Asimov's Science Fiction


Today is also the LAST DAY to nominate for the Nebula Awards, so I need to do that, too. Over the past few weeks I’ve read a LOT of terrific short fiction, which makes it hard to decide what to nominate. Guess I’d better get to it.

Nebula Award Logo


Finally, in the “upcoming events” category, next week I’ll be at MystiCon in Roanoke, Virginia, where I will play a concert (yes, really), moderate some panels, and generally make a nuisance of myself. My schedule looks like this:

Friday, 22 February

  • 5 p.m., A Musical Hour with Gray Rinehart
  • 6 p.m., Writing Space Battles (I’m moderating this panel)
  • 10 p.m., Koffee Klatch … Reading with Peter Prellwitz

Saturday, 23 February

  • 1 p.m., Grasping for the Stars (moderator)
  • 2 p.m., How Military Technology is Catching Up with Military SF Tech (again, moderator)
  • 4 p.m., The Baen Traveling Road Show
  • 8 p.m., Remembering Uncle Orson’s Literary Boot Camp

Sunday, 24 February

  • 9 a.m., Worship Service
  • 12 p.m., No Shirt, No Shoes, No Entry — Business Etiquette

So, as long as we don’t get smashed by rocks falling from space, it should be a good time!

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Launch of a Satellite I Babysat for Over 8400 Miles

Ten years ago today — December 29, 2002 (GMT) — the Nimiq 2 communications satellite launched from the Baikonur Cosmodrome atop a Proton rocket. Before that, though, it had to get there …

(Antonov AN-124 ‘Condor’ ready to on- or off-load cargo. Image by Mike Young, from Wikimedia Commons.)

Nimiq 2 was a Canadian satellite, built for Telesat by U.S. manufacturer Lockheed Martin and launched by ILS — International Launch Services — on a Russian booster. I got involved in the program as a space technology security monitor, responsible for making sure no U.S. technology or satellite design methodology was transferred to the foreign companies.

As part of the monitoring effort, I had the task of escorting the satellite from the San Jose, California, factory to Baikonur. The spacecraft was loaded onto a Russian Antonov AN-124 cargo aircraft, and I rode with it for the entire trip — including eating Thanksgiving tuna-and-crackers en route.

Because the spacecraft and its support equipment made the aircraft so heavy, we could not fly directly to Baikonur. Instead, we made the trip in several hops, stopping for fuel each time:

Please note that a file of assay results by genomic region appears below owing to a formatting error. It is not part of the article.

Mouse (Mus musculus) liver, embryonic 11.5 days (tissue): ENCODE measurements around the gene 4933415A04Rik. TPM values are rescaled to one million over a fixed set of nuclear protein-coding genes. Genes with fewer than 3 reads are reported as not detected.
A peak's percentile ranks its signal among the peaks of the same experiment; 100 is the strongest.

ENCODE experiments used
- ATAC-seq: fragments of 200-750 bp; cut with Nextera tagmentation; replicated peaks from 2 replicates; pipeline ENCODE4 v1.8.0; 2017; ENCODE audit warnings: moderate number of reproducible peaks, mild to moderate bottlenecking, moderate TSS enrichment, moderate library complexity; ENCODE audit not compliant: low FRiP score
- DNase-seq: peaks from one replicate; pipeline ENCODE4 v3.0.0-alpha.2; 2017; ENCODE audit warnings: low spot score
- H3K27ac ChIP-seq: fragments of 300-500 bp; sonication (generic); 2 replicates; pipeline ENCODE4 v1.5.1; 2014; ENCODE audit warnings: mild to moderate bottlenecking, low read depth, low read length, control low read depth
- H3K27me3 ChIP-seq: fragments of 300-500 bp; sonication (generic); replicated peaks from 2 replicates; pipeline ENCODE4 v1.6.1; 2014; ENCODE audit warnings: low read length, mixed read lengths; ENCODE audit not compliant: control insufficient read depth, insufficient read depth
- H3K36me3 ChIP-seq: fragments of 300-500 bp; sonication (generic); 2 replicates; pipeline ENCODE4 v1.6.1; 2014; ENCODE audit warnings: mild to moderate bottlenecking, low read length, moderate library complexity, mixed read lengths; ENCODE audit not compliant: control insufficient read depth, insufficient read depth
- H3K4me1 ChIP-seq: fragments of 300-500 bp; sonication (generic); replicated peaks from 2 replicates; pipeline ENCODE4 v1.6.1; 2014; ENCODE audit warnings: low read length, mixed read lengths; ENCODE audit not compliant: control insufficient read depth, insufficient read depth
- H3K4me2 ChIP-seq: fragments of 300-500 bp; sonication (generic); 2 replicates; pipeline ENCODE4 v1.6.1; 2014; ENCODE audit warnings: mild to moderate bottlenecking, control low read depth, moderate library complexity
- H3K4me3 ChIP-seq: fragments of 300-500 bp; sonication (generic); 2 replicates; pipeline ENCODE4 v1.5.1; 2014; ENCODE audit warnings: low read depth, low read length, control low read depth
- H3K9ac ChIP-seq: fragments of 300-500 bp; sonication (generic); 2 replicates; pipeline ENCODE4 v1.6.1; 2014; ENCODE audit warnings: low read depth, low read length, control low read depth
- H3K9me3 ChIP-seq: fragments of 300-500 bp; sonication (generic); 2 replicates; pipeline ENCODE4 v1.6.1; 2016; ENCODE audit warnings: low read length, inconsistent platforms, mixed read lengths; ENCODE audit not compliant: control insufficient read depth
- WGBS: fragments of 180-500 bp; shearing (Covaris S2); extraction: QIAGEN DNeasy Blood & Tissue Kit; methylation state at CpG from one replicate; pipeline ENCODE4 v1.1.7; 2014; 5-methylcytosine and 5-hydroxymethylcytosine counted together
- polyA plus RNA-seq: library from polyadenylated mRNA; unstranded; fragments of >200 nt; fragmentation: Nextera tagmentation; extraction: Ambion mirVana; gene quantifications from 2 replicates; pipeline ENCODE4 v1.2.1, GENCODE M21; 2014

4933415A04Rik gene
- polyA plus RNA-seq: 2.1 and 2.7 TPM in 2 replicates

• San Jose to Winnipeg, Canada (1490.11 miles / 2398.1 km)
  • Winnipeg to Goose Bay, Canada (1605.93 miles / 2584.49 km)
  • Goose Bay to Shannon, Ireland (2118.3 miles / 3409.07 km)
  • Shannon to Ulyanovsk, Russia (2320.05 miles / 3733.76 km)
  • Ulyanovsk to Baikonur (909.67 miles / 1463.98 km)

Most of the stopovers were short, except for the stop in Shannon where the aircrew enjoyed the RON (rendezvous overnight) in a local hotel while I got to stay aboard the aircraft with the satellite. So much for my first trip to Ireland! I never strayed from the tarmac at the Shannon airport.

Once we arrived at Baikonur, I spent the early part of December 2002 observing the launch preparations, including mating the satellite to the Proton rocket and enclosing it in the payload fairing. Some of that experience went into my short story, “The Rocket Seamstress,” which was published in the literary magazine Zahir in 2007. (The story is now available on Anthology Builder.)

I did not stay at Baikonur long enough to see the Nimiq 2 launch, however. My boss flew in to take over monitoring the final prep and the launch itself, and I flew home (via Moscow and a couple other stops) in time for Christmas. But it was good to know that I had a part in the first commercial launch of a Proton with the Breeze-M upper stage.

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The Final — No, the Most Recent — Lunar Mission

Forty years ago today — December 7, 1972 — Apollo 17 lifted off aboard a Saturn V rocket out of Cape Canaveral as the last Apollo lunar mission.

(Gene Cernan, the most recent man to walk on the Moon. NASA image.)

Astronauts Eugene A. Cernan, Ronald E. Evans, and Harrison H. Schmitt comprised the Apollo 17 crew. On their first day in space, the crew took the iconic “Blue Marble” photograph with a hand-held Hasselblad camera.

Cernan and Schmitt landed the Lunar Module “Challenger” in the Taurus-Littrow region of the Moon on December 11. Evans stayed in lunar orbit aboard the Command and Service Module “America.”

Apollo 17 focused on surveying surface features and sampling geological materials in a region selected because it would yield both older and younger samples than previous Apollo missions, and featured Schmitt as the first scientist to land on the Moon. Schmitt and Cernan drove the lunar rover a total of 30.5 kilometers during their 75-hour stay on the Moon, and collected 110.4 kilograms (243 pounds) of lunar material.